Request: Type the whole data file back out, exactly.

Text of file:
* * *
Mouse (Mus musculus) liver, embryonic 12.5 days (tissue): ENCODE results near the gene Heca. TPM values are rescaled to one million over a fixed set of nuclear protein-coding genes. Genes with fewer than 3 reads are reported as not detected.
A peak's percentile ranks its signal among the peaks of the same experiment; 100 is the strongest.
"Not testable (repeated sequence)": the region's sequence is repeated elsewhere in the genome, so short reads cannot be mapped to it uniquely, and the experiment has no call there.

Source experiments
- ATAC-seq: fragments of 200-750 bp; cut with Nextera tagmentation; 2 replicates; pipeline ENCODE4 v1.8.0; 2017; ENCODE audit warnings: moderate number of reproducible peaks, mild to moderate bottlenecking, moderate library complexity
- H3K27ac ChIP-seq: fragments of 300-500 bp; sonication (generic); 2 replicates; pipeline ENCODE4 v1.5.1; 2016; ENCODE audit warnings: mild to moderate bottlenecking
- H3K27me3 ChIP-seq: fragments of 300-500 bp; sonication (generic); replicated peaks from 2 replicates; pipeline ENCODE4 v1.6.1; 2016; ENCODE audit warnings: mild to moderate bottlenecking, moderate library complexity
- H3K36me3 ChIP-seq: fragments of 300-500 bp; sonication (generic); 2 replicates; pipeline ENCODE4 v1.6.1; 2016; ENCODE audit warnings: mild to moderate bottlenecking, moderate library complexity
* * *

Mouse (Mus musculus) liver, embryonic 12.5 days (tissue): ENCODE results near the gene Heca. TPM values are rescaled to one million over a fixed set of nuclear protein-coding genes. Genes with fewer than 3 reads are reported as not detected.
A peak's percentile ranks its signal among the peaks of the same experiment; 100 is the strongest.
"Not testable (repeated sequence)": the region's sequence is repeated elsewhere in the genome, so short reads cannot be mapped to it uniquely, and the experiment has no call there.

Source experiments
- ATAC-seq: fragments of 200-750 bp; cut with Nextera tagmentation; 2 replicates; pipeline ENCODE4 v1.8.0; 2017; ENCODE audit warnings: moderate number of reproducible peaks, mild to moderate bottlenecking, moderate library complexity
- H3K27ac ChIP-seq: fragments of 300-500 bp; sonication (generic); 2 replicates; pipeline ENCODE4 v1.5.1; 2016; ENCODE audit warnings: mild to moderate bottlenecking
- H3K27me3 ChIP-seq: fragments of 300-500 bp; sonication (generic); replicated peaks from 2 replicates; pipeline ENCODE4 v1.6.1; 2016; ENCODE audit warnings: mild to moderate bottlenecking, moderate library complexity
- H3K36me3 ChIP-seq: fragments of 300-500 bp; sonication (generic); 2 replicates; pipeline ENCODE4 v1.6.1; 2016; ENCODE audit warnings: mild to moderate bottlenecking, moderate library complexity